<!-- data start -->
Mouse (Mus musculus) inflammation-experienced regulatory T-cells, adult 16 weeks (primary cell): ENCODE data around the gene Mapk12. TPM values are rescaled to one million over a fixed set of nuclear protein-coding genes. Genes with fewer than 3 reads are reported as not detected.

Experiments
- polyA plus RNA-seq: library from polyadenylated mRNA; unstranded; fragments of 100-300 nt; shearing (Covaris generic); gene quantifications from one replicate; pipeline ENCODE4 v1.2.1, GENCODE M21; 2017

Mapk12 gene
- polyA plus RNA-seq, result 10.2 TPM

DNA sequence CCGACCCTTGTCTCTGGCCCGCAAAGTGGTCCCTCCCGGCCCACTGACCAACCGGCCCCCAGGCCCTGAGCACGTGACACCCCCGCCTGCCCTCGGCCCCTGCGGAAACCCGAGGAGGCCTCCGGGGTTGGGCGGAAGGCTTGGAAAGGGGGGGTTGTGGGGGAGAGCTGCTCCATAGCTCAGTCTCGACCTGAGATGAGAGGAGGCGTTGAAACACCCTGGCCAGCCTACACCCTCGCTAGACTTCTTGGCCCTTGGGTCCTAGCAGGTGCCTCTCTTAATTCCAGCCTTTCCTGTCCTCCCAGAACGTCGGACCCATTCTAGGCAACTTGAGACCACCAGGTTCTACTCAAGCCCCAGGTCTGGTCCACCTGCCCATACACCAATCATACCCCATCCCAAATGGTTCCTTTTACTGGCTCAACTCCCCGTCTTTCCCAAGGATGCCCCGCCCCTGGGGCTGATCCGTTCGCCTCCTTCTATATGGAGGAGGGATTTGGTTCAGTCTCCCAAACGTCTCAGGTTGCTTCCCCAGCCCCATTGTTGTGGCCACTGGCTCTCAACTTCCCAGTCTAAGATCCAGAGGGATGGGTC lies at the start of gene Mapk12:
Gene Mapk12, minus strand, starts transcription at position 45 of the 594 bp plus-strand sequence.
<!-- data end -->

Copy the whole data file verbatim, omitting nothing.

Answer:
Mouse (Mus musculus) inflammation-experienced regulatory T-cells, adult 16 weeks (primary cell): ENCODE data around the gene Mapk12. TPM values are rescaled to one million over a fixed set of nuclear protein-coding genes. Genes with fewer than 3 reads are reported as not detected.

Experiments
- polyA plus RNA-seq: library from polyadenylated mRNA; unstranded; fragments of 100-300 nt; shearing (Covaris generic); gene quantifications from one replicate; pipeline ENCODE4 v1.2.1, GENCODE M21; 2017

Mapk12 gene
- polyA plus RNA-seq, result 10.2 TPM

DNA sequence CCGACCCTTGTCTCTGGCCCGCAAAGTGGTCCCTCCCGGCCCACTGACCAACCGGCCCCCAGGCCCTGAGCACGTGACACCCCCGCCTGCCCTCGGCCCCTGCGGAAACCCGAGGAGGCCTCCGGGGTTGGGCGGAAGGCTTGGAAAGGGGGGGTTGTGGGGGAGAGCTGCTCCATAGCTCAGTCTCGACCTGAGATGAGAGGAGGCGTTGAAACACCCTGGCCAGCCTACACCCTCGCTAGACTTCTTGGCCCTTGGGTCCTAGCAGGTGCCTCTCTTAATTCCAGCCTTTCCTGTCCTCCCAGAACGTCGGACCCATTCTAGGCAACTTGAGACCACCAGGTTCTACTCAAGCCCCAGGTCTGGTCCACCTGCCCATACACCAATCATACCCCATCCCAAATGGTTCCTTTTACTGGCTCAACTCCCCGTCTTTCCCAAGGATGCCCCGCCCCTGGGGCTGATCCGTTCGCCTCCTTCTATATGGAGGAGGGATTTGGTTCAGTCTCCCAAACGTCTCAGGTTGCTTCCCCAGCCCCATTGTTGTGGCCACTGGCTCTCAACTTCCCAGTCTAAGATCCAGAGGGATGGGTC lies at the start of gene Mapk12:
Gene Mapk12, minus strand, starts transcription at position 45 of the 594 bp plus-strand sequence.